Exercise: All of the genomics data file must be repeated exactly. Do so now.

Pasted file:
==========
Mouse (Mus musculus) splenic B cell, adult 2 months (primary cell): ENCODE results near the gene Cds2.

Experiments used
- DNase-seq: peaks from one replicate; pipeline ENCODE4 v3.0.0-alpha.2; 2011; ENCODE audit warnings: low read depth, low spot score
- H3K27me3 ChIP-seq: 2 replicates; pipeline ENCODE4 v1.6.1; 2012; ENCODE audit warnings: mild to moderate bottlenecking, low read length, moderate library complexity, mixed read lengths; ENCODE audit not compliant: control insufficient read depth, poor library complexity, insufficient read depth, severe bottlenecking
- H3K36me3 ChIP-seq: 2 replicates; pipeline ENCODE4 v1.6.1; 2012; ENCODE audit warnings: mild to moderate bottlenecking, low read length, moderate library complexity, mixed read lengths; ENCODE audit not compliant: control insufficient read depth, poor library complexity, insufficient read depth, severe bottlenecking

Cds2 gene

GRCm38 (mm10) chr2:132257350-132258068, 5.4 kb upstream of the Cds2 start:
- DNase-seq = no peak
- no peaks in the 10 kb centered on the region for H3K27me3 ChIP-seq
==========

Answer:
Mouse (Mus musculus) splenic B cell, adult 2 months (primary cell): ENCODE results near the gene Cds2.

Experiments used
- DNase-seq: peaks from one replicate; pipeline ENCODE4 v3.0.0-alpha.2; 2011; ENCODE audit warnings: low read depth, low spot score
- H3K27me3 ChIP-seq: 2 replicates; pipeline ENCODE4 v1.6.1; 2012; ENCODE audit warnings: mild to moderate bottlenecking, low read length, moderate library complexity, mixed read lengths; ENCODE audit not compliant: control insufficient read depth, poor library complexity, insufficient read depth, severe bottlenecking
- H3K36me3 ChIP-seq: 2 replicates; pipeline ENCODE4 v1.6.1; 2012; ENCODE audit warnings: mild to moderate bottlenecking, low read length, moderate library complexity, mixed read lengths; ENCODE audit not compliant: control insufficient read depth, poor library complexity, insufficient read depth, severe bottlenecking

Cds2 gene

GRCm38 (mm10) chr2:132257350-132258068, 5.4 kb upstream of the Cds2 start:
- DNase-seq = no peak
- no peaks in the 10 kb centered on the region for H3K27me3 ChIP-seq